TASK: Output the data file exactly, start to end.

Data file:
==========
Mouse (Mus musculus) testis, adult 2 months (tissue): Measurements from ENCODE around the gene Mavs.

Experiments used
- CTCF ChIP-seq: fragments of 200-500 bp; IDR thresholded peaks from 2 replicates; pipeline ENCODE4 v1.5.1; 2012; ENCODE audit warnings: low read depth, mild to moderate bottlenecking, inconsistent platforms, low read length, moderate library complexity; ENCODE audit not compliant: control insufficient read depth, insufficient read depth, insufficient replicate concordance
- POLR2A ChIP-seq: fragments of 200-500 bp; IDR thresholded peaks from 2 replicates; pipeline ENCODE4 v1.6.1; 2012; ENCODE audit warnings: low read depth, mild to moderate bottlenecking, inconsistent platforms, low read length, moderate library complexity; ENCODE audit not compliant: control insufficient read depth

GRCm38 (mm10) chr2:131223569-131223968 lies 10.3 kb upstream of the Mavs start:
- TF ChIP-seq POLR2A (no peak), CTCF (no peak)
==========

Mouse (Mus musculus) testis, adult 2 months (tissue): Measurements from ENCODE around the gene Mavs.

Experiments used
- CTCF ChIP-seq: fragments of 200-500 bp; IDR thresholded peaks from 2 replicates; pipeline ENCODE4 v1.5.1; 2012; ENCODE audit warnings: low read depth, mild to moderate bottlenecking, inconsistent platforms, low read length, moderate library complexity; ENCODE audit not compliant: control insufficient read depth, insufficient read depth, insufficient replicate concordance
- POLR2A ChIP-seq: fragments of 200-500 bp; IDR thresholded peaks from 2 replicates; pipeline ENCODE4 v1.6.1; 2012; ENCODE audit warnings: low read depth, mild to moderate bottlenecking, inconsistent platforms, low read length, moderate library complexity; ENCODE audit not compliant: control insufficient read depth

GRCm38 (mm10) chr2:131223569-131223968 lies 10.3 kb upstream of the Mavs start:
- TF ChIP-seq POLR2A (no peak), CTCF (no peak)